In New Orleans, a local preacher of unknown (to me) background made a name for himself for his public protests against the gay-and-lesbian community. He would use a bullhorn–yep, you read that right–and blare out his preachings and condemnations upon the paraders and onlookers.

Not a very effective witness for the wonderful Lord Jesus Christ, if you ask me.

Then one day,  that preacher was arrested in a park where children go to play, and charged with a public act of indecency.

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Overconfidence: A recipe for disaster

Let not him who puts on his armor boast like him who takes it off” (I Kings 20:11).

I heard this guy brag, “When I stand before the Lord at Judgment, I’m going to tell him I did it my way!”

Oh yeah. Sure you are.

I’ve known of funerals where the Frank Sinatra/Paul Anka song “My Way” was played.  Whether we should call this overconfidence, presumption, or just sheer stupidity is another question.

Winston Churchill is supposed to have said this.  Asked if he was ready to meet his Maker, he replied, “I am.  Whether my Maker is prepared for the great ordeal of meeting me is another matter.”  As a Churchill admirer–I own shelves of books on and from him–I find this incredibly insulting.  Frankly, I hope he didn’t say it.  Although I wouldn’t be surprised. I’m under no illusion about the man.

I’ve been reading The Johnstown Flood, the first book from David McCullough, the wonderful historical author. (I recommend anything from  McCullough. His books are all eminently readable. His biography of Harry Truman won the Pulitzer.  In truth, everything he wrote should have won that prize, but I expect the committee  would have been embarrassed to keep naming him.) )

What’s stunning about the account of the 1889 flood that destroyed this lovely village in the mountains of Pennsylvania is how blase’ the owners of the South Fork Dam were. A secretive group of wealthy families had formed themselves into “The South Fork Fishing and Hunting Club and built the earthen dam.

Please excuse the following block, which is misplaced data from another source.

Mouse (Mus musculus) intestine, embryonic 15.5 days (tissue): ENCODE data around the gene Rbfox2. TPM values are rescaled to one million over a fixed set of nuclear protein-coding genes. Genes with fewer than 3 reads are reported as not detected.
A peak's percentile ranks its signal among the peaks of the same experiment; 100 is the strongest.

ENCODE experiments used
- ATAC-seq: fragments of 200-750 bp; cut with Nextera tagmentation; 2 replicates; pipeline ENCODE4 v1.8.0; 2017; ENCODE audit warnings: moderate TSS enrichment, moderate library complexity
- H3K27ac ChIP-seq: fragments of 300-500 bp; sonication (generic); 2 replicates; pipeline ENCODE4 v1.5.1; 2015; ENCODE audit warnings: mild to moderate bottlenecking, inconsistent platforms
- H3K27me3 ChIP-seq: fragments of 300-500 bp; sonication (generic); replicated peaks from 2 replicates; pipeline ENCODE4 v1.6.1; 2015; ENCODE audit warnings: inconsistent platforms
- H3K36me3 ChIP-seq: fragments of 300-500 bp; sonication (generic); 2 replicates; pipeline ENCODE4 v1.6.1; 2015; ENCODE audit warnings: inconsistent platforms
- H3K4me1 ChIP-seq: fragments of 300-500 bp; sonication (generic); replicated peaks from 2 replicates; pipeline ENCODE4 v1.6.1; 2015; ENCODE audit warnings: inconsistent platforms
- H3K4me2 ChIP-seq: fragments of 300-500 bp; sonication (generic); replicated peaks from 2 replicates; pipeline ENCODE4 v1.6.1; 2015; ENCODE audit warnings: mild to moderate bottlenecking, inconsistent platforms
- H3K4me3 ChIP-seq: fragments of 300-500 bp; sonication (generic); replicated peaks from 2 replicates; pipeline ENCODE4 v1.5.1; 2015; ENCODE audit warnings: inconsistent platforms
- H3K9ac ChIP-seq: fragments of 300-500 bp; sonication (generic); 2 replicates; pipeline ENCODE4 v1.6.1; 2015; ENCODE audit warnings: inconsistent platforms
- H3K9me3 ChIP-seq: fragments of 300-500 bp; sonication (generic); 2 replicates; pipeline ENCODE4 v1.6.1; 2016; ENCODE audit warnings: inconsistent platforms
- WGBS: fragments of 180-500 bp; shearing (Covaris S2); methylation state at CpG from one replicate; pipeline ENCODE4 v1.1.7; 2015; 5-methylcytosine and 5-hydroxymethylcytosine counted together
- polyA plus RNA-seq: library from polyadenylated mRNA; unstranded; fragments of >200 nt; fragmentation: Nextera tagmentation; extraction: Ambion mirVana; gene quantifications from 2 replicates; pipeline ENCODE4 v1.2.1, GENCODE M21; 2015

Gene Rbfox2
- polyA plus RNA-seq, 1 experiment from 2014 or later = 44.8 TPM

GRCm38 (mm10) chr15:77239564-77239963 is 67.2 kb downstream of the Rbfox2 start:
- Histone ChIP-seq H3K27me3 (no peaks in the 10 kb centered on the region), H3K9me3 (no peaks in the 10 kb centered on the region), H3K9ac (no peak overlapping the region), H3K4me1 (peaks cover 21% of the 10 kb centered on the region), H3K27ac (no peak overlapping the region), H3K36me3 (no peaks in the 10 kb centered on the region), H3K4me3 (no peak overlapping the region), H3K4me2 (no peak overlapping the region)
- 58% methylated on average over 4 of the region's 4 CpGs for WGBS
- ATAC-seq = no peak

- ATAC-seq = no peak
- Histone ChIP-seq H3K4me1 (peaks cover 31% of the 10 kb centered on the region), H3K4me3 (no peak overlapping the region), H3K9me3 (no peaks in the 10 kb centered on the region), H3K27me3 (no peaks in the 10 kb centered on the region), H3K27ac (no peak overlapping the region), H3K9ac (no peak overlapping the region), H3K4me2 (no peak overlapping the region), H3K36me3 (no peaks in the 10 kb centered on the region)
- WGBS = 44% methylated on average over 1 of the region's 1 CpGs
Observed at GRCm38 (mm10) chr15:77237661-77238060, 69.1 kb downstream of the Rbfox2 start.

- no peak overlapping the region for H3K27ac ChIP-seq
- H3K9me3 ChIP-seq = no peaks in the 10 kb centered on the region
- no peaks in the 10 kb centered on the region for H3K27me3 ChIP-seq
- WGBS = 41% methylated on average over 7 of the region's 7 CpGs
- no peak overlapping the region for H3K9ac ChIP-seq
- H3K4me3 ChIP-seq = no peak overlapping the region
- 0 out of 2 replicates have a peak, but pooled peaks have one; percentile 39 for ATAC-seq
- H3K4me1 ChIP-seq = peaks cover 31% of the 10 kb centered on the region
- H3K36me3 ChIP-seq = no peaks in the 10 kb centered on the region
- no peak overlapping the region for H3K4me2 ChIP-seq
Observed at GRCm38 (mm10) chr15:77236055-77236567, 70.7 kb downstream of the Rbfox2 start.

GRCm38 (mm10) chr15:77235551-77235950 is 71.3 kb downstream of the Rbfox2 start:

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The subtle way we preachers brag

Let not the wise man glory in his wisdom; let not the mighty man glory in his might;  nor let the rich glory in his riches.  But let him who glories glory in this, that he understands and knows Me, that I am the Lord, exercising lovingkindness, judgment, and righteousness in the earth.  For in these I delight, says the Lord.  (Jeremiah 9:23-24)

I am a preacher, bear in mind. So, I know how it’s done.  After all–pay attention now–I pastored six churches for forty-two years, some of them large, influential churches.  Why, in one of my churches, I had a deacon who was a commissioner of the F.D.I.C., appointed by President Reagan.  And the sister of Dr. Billy Graham was a member.  In fact….

Okay.  See what I’m doing here?

Bragging in a subtle, indirect way is  an art not taught in seminary, but picked up along the way, believe me.

Yes, friends, you too can learn how to brag on yourself in an indirect, humble way!!